Habanero has achieved a well-head temperature of 200°C from its production well of some 4200 metres depth.

Challenges and opportunities

While there is clear evidence that EGS technology is gaining both investor support and commercial operating experience, some challenges remain to be overcome before it can become a widespread and economically attractive renewable energy resource.

Dumas points out that one of the biggest obstacles is the relative absence of accurate geological data. One of the reasons EGS projects take such a long period to develop – typically five to seven years – is that considerable resources must be expended on geological exploration.

In addition, the required environmental permitting can also be a lengthy process. “In practice, in Germany and France it’s 18 months to two years before you have your permit,” says Dumas.

There is inevitably some geological risk where a well is drilled only to find that the anticipated resources are not realized. Indeed the history of EGS development presents a number of projects which have been abandoned due to adverse geological conditions.

However, Dumas points to the emergence of innovative financial tools, such as risk mitigation insurance schemes, which can address this challenge.

Not only is geological data limited, but exploration is also rather costly. Dumas suggests that an initial investment of €7-10 million is required. Furthermore, given that EGS projects tend to be relatively small, sometimes some months are required to arrange finance for this type of exploration, particularly as these projects are often led by smaller developers.

“It’s quite capital intensive so needs a large amounts of financing and today, in the current economic climate, banks are hesitating in financing projects so you need some new players,” he adds, pointing to the insurance industry, venture capital, pension funds, utilities and the oil and gas sector as potential sources of new finance.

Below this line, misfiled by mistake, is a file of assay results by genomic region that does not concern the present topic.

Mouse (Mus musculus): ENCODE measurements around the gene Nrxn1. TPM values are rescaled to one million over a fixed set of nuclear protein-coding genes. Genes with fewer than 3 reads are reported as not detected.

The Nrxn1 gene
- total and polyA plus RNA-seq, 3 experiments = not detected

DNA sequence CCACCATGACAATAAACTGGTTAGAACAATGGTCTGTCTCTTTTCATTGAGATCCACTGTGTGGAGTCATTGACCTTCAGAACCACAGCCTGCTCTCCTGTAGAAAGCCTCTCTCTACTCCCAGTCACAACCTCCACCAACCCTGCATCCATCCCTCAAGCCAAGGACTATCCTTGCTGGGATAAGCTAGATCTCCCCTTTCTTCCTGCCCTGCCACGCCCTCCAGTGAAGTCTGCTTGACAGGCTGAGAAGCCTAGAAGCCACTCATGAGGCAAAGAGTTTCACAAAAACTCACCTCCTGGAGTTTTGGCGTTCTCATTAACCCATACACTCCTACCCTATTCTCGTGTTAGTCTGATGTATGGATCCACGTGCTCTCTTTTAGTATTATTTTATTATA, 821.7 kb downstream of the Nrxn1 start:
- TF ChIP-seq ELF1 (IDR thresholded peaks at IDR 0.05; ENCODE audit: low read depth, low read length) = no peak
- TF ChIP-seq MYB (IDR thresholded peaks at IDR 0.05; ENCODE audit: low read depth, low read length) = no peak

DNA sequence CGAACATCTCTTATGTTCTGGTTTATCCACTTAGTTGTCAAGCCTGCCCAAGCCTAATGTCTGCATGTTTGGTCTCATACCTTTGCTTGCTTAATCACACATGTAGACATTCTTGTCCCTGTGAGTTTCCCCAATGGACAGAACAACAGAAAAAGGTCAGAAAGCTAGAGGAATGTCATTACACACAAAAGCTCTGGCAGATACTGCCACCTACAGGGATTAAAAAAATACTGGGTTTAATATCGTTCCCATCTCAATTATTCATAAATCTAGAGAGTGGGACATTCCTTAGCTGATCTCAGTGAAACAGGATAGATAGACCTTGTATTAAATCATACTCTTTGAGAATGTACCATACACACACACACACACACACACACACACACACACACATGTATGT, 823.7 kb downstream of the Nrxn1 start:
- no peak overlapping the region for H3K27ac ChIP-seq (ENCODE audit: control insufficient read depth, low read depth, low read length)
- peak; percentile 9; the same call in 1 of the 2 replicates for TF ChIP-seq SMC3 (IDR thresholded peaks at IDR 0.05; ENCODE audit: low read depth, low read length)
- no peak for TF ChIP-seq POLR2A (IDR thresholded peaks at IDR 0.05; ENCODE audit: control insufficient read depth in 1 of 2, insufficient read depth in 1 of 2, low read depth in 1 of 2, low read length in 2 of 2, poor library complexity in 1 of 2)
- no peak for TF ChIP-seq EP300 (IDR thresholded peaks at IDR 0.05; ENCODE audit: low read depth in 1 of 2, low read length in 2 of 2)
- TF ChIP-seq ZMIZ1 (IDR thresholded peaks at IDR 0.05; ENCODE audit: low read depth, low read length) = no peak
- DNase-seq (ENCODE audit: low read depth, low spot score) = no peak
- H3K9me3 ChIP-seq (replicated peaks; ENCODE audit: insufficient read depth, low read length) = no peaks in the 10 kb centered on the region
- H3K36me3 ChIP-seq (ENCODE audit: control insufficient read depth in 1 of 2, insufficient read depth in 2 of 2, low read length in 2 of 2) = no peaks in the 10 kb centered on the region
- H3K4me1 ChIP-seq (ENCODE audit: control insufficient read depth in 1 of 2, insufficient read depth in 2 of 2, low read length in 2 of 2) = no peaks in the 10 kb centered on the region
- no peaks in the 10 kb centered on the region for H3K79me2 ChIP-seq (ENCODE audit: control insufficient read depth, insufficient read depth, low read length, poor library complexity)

However, while oil and gas majors – with their keen insight into geological risk – may seem an obvious avenue, Dumas suggests they are still hesitating as these projects are typically too small to attract their interest.

The third, and perhaps most significant, obstacle is the cost.

Dumas explains that for EGS to be competitive it must have a total production cost of electricity – LCOE, plus system costs, plus externalities – of around 10 euro cents/kWh.

The main opportunities for cost reduction are increasing the size of the projects, thereby decreasing the relative drilling costs. Drilling costs currently account for around 70 per cent of the total capital development costs, he says, given the requirement to drill more wells for EGS development.

“We expect the [forthcoming] projects to have a capacity of at least 5 MW, but at this stage they are anticipated to have a capacity of not more than 10 MW. Projects above this capacity are the next step,” says Dumas.

Nonetheless, Dumas adds: “We expect to be competitive before 2030, perhaps even 2025.”

He concludes: “EGS is the only way to produce a large quantity of geothermal energy in Europe. We have really a few places with a high enthalpy, so it’s the only possibility for geothermal power to expand.”

“There are plenty of research projects and the sector is really rich in innovation and new technologies. Currently there are new drilling technologies, new simulation processes, new turbines.

“We are quite optimistic for two reasons. Firstly, EGS is a new technology with a recent breakthrough so we need to increase our experience of this technology to show its potential, and secondly, we think that all technologies can be quite instrumental in the future electricity mix in Europe.

“Geothermal can be instrumental because it can be flexible, so it can play a role in stabilizing the grid by, for example, switching production to heating or increasing production of electricity.

“Its flexibility is key to the future stability of the grid.”

David Appleyard is a journalist focusing on energy matters.